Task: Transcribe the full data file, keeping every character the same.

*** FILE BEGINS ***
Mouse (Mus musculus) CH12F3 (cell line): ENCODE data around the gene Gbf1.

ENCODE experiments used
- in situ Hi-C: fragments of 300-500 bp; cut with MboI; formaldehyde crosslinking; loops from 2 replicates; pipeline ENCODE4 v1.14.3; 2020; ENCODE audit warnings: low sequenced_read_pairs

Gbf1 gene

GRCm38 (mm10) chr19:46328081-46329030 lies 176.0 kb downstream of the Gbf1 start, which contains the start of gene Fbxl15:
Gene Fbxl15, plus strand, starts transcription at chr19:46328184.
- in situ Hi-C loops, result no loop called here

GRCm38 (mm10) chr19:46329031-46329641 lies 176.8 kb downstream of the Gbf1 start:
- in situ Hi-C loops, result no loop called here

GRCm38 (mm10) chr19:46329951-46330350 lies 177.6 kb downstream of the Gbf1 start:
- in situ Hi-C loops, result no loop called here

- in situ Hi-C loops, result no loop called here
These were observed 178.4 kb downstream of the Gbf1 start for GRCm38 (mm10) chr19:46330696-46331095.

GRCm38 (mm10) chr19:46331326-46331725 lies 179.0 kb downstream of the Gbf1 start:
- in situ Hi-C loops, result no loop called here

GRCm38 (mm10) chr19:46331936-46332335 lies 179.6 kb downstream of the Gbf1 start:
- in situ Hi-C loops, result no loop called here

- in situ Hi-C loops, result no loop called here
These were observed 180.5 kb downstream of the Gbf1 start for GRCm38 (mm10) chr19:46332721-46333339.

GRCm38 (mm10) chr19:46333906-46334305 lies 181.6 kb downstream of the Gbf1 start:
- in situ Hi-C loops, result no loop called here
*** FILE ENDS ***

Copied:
Mouse (Mus musculus) CH12F3 (cell line): ENCODE data around the gene Gbf1.

ENCODE experiments used
- in situ Hi-C: fragments of 300-500 bp; cut with MboI; formaldehyde crosslinking; loops from 2 replicates; pipeline ENCODE4 v1.14.3; 2020; ENCODE audit warnings: low sequenced_read_pairs

Gbf1 gene

GRCm38 (mm10) chr19:46328081-46329030 lies 176.0 kb downstream of the Gbf1 start, which contains the start of gene Fbxl15:
Gene Fbxl15, plus strand, starts transcription at chr19:46328184.
- in situ Hi-C loops, result no loop called here

GRCm38 (mm10) chr19:46329031-46329641 lies 176.8 kb downstream of the Gbf1 start:
- in situ Hi-C loops, result no loop called here

GRCm38 (mm10) chr19:46329951-46330350 lies 177.6 kb downstream of the Gbf1 start:
- in situ Hi-C loops, result no loop called here

- in situ Hi-C loops, result no loop called here
These were observed 178.4 kb downstream of the Gbf1 start for GRCm38 (mm10) chr19:46330696-46331095.

GRCm38 (mm10) chr19:46331326-46331725 lies 179.0 kb downstream of the Gbf1 start:
- in situ Hi-C loops, result no loop called here

GRCm38 (mm10) chr19:46331936-46332335 lies 179.6 kb downstream of the Gbf1 start:
- in situ Hi-C loops, result no loop called here

- in situ Hi-C loops, result no loop called here
These were observed 180.5 kb downstream of the Gbf1 start for GRCm38 (mm10) chr19:46332721-46333339.

GRCm38 (mm10) chr19:46333906-46334305 lies 181.6 kb downstream of the Gbf1 start:
- in situ Hi-C loops, result no loop called here